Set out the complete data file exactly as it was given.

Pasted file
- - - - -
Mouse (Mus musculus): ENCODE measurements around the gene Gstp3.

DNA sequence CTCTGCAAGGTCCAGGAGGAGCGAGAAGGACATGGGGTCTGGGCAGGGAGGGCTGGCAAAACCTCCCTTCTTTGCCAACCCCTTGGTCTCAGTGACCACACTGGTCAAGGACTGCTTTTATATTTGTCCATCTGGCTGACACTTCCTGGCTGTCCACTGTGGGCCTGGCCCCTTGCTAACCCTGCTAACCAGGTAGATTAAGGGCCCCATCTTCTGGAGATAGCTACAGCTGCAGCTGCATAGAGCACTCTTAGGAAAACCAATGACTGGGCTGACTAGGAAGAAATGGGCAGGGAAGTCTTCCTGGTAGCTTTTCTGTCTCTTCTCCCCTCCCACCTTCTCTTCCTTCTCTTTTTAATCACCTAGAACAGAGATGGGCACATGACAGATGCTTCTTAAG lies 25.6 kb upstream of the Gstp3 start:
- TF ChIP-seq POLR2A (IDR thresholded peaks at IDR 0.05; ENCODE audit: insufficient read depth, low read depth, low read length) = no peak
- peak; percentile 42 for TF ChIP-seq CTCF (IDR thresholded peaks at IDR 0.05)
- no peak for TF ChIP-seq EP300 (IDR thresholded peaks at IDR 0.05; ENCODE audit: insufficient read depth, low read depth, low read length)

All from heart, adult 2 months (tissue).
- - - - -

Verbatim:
Mouse (Mus musculus): ENCODE measurements around the gene Gstp3.

DNA sequence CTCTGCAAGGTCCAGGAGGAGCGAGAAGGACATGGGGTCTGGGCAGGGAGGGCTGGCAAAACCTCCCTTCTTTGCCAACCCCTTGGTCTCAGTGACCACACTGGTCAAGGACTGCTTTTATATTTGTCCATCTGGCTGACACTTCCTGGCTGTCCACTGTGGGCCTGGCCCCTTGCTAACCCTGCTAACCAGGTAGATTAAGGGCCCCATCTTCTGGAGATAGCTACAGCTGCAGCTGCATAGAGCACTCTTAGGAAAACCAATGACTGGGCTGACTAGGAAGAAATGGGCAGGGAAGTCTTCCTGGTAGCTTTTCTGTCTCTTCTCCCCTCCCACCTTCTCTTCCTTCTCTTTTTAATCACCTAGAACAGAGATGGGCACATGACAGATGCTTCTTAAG lies 25.6 kb upstream of the Gstp3 start:
- TF ChIP-seq POLR2A (IDR thresholded peaks at IDR 0.05; ENCODE audit: insufficient read depth, low read depth, low read length) = no peak
- peak; percentile 42 for TF ChIP-seq CTCF (IDR thresholded peaks at IDR 0.05)
- no peak for TF ChIP-seq EP300 (IDR thresholded peaks at IDR 0.05; ENCODE audit: insufficient read depth, low read depth, low read length)

All from heart, adult 2 months (tissue).